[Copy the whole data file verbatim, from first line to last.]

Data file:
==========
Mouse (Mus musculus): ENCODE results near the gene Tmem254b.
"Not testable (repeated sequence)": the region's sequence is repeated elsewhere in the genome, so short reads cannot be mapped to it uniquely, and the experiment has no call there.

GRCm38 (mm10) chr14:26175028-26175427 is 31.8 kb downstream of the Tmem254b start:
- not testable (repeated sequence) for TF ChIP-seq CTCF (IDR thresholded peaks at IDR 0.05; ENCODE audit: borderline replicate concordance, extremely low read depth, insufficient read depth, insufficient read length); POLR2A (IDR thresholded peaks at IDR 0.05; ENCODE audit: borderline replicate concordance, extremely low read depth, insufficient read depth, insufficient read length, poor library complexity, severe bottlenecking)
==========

Mouse (Mus musculus): ENCODE results near the gene Tmem254b.
"Not testable (repeated sequence)": the region's sequence is repeated elsewhere in the genome, so short reads cannot be mapped to it uniquely, and the experiment has no call there.

GRCm38 (mm10) chr14:26175028-26175427 is 31.8 kb downstream of the Tmem254b start:
- not testable (repeated sequence) for TF ChIP-seq CTCF (IDR thresholded peaks at IDR 0.05; ENCODE audit: borderline replicate concordance, extremely low read depth, insufficient read depth, insufficient read length); POLR2A (IDR thresholded peaks at IDR 0.05; ENCODE audit: borderline replicate concordance, extremely low read depth, insufficient read depth, insufficient read length, poor library complexity, severe bottlenecking)